San Luca Chapel in Santissima Annunziata restored

San Luca Chapel in Santissima Annunziata restored

The chapel also known as the Painter's Chapel was restored thanks to Friends of Florence, commissioned by the Accademia delle Arti del Disegno.

Fri 27 May 2022 4:05 PM

The Chapel of San Luca in the Santissima Annunziata complex has been restored in a magnificent revival of the chapel’s many masterpieces, thanks to Friends of Florence. The chapel is also known as the Cappella dei Pittori (Painter’s Chapel), with the restoration works commissioned by the Accademia delle Arti del Disegno.

Chapel of San Luca

Lasting about 2 years, the works were carried out under the surveillance of the Superintendency for Archeology, Fine Arts and Landscape for Florence, Pistoia and Prato. The restoration presented an opportunity to preserve and study one of the most fascinating complexes of the late Florentine Renaissance, characterized by the use of many materials and techniques.

Prior to the restoration, the original chapel had variously been altered with whitewashing, repainting on the stucco, breakages, traces of alluvial mud on the sculptures in the niches (as a result of the 1966 flood), and detachment of colour from the frescoes. Diagnostics at the beginning of the project determined the nature of the interventions performed over time, followed by the long and meticulous restoration of the materials of which the chapel was originally composed.

Giorgio Vasari’s fresco depicting San Luca

History of the Chapel

The chapel has been a symbolic site in Florentine artistic life since 1565, built thanks to the efforts of the sculptor Friar Giovannangelo Montorsoli who convinced the prior general Brother Zaccaria Faldossi first to host and then to donate space to the newly formed Accademia delle Arti del Disegno that had been formed in 1563 thanks to Grand Duke Cosimo 1, Giorgio Vasari and Vincenzo Borghini. The esteemed academy included Leonardo Da Vinci and Michelangelo Buonarroti amongst its members.

Initially dedicated to the Holy Trinity, the chapel was the place where the most famous artists gathered to celebrate the solemn oaths of the association and to hold lively academic meetings on the occasion of the Trinitarian feast, of which the three arts of painting, sculpture and architecture were celebrated. Artists buried in the crypt (which underwent restoration in 2018) include Jacopo Pontormo, Benvenuto Cellini, Lorenzo Bartolini and Rodolfo Siviero.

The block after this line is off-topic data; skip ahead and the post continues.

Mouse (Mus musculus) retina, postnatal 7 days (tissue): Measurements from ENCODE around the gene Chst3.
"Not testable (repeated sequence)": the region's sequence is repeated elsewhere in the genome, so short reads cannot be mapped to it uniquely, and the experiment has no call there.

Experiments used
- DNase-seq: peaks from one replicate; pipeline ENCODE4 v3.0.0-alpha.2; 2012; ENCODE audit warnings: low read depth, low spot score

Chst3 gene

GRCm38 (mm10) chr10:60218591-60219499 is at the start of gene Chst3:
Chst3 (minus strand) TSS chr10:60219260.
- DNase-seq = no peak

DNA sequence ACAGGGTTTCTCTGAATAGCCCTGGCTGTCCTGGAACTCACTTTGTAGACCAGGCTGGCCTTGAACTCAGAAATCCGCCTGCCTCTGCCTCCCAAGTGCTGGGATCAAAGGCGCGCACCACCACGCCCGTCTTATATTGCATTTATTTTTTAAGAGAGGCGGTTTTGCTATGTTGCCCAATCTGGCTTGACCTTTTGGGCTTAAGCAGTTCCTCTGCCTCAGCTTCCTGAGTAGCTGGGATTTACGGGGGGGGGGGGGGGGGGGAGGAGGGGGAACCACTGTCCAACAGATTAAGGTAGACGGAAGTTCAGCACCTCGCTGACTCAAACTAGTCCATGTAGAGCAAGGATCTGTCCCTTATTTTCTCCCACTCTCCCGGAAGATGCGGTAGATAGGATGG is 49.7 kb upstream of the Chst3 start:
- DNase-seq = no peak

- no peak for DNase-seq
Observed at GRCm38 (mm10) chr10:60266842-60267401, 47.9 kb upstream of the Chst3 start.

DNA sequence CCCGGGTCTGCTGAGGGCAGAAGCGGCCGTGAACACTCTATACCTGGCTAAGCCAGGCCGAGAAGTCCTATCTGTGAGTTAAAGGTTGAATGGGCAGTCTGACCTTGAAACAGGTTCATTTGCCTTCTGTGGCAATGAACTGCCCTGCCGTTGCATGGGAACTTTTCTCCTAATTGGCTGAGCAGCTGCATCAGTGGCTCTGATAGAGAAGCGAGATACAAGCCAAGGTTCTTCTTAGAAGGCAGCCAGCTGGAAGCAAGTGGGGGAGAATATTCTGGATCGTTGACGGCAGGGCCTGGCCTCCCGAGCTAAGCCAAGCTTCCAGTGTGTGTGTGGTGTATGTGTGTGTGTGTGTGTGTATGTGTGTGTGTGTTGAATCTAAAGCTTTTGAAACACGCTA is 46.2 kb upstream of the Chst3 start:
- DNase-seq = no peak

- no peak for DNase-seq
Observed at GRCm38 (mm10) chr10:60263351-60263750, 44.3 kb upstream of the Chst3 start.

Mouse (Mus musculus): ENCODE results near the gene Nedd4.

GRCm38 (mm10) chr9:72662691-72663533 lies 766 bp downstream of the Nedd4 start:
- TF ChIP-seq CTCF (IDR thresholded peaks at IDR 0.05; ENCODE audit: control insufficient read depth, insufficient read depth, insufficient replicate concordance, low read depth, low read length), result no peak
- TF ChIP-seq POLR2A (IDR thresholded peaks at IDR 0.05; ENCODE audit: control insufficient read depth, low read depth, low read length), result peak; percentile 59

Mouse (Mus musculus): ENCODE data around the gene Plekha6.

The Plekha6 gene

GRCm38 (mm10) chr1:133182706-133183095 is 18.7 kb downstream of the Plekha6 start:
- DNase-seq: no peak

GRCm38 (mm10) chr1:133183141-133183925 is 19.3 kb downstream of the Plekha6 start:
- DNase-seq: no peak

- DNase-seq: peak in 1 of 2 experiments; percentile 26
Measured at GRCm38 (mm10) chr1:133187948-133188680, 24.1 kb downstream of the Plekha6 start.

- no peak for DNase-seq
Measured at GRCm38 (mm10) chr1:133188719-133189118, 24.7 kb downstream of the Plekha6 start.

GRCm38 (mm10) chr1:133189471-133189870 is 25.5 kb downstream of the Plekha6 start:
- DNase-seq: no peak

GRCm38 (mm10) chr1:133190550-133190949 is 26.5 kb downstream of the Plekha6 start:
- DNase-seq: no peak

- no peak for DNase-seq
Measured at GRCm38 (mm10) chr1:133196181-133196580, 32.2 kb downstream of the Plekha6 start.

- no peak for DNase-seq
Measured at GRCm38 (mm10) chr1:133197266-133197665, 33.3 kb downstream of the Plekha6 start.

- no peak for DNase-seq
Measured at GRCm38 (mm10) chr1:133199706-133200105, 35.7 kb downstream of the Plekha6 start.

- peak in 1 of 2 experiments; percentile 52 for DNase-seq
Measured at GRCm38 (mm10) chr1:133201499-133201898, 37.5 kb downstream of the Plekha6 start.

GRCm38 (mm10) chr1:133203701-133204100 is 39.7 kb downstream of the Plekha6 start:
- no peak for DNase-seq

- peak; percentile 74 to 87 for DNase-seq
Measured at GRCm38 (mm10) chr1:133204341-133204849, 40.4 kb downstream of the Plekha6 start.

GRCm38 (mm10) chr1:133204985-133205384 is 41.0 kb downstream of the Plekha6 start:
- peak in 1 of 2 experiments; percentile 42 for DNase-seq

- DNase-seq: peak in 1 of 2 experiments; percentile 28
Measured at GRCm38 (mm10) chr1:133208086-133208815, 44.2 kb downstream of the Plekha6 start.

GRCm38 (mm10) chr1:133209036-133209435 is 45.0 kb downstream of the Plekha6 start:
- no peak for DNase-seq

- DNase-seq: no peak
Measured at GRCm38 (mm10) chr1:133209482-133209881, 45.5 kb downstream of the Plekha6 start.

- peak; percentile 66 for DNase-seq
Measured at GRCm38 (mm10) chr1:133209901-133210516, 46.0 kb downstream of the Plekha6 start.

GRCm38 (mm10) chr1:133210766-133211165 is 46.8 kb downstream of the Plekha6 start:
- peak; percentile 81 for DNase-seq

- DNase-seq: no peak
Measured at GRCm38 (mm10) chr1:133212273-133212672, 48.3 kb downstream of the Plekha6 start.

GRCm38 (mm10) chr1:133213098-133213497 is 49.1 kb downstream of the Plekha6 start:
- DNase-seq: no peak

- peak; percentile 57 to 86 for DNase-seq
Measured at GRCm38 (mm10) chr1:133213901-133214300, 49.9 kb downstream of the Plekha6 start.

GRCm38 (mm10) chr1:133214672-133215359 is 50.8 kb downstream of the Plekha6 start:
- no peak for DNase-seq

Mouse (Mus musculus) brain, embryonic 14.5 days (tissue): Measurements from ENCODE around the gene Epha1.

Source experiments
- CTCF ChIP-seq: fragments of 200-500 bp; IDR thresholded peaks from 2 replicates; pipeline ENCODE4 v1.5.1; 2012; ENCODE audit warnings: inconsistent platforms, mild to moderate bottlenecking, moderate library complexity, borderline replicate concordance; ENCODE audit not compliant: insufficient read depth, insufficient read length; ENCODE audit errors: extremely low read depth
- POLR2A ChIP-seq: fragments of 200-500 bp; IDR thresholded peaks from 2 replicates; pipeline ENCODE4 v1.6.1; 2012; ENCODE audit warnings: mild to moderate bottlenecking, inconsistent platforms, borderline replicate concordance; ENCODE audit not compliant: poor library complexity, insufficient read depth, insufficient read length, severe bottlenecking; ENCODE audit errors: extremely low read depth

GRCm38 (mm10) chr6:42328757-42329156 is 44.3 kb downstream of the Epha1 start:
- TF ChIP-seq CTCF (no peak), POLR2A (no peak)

At the time of Napoleonic suppression, the chapel was transformed for the private use of Bishop Eustachio de Osmond, involving the closure of the original entrance and the relocation of the altar to under the Vasari fresco. The second event which caused the most impact to the chapel, was the tragic flood in 1966 that caused vast amounts of damage.

Today, it’s used by the professors of the Accademia delle Arti del Disegno for the celebration of mass for St Luke’s Day (San Luca) on October 18, and for other religious functions related to the academy and its members.

The artworks and restoration

Prior to restoration
Upon completion of restoration works

On the current high altar (east wall) is Giorgio Vasari’s fresco depicting San Luca in the artist’s own guise, painting the Virgin Mary, an allegory from a mid-16th century painting studio. On the opposite wall is the Allegory of Architecture (west wall) by Santi di Tito, representing Solomon ordering the construction of the temple in Jerusalem. On the south wall (entering on the right) where the main altar of the chapel was once located, you can admire the Trinity by Alessandro Allori with angels supporting the body of Christ, and portraits by Pontormo and Bronzino below (post 1572). On the north wall is Jacopo Pontormo’s Sacra Conversazione, brought here after 1823. The upper and lower registers feature works made between 1565 and 1575, attributed to Stradano, Sustris, Fedini and Del Barbiere.

Large statues depict the apostles and other biblical characters, emerging almost lifelike from the niches. Ten of the original twelve remain, with Giosuè (Joshua) (by Vincenzo Danti and Giacomo Lastricati) depicted with the head of the Grand Duke Cosimo, in homage to the founder of the academy and of the new duchy.

The restoration was carried by Cristiana Conti, Alessandra Popple and Gioia Germani. The stucco was treated with various layers of whitewashing, lime and tempera over time, which had almost completely concealed the original modelling. The original works were recovered and conserved throughout the two-year long process.

Santi di Tito

Cristina Acidini, President of the Accademia delle Arti del Disegno, commented “Thanks to the decisive and generous support of the Friends of Florence, on the initiative of our secretary general Giorgio Bonsanti, the restoration carried out by Goia Germani, Cristiana Conti and Alessandra Popple has returned full visibility to the historic heart of the Accademia delle Arti del Disegno: the chapel where the first meetings were held and artists received their funeral honours. What was the first collective undertaking of this group of innovative and unsuspecting artists led by Giorgio Vasari, it presents itself today in all its iconographic complexity and in all its stylistic plurality, in the name of a rediscovered harmony”.

Simonetta Brandolini d’Adda, President of Friends of Florence, added “Supporting the restoration of this beautiful and important place for art is a great point of pride for Friends of Florence…My heartfelt thanks also go to the donor who supported this wonderful project: the Giorgi Family Foundation.”

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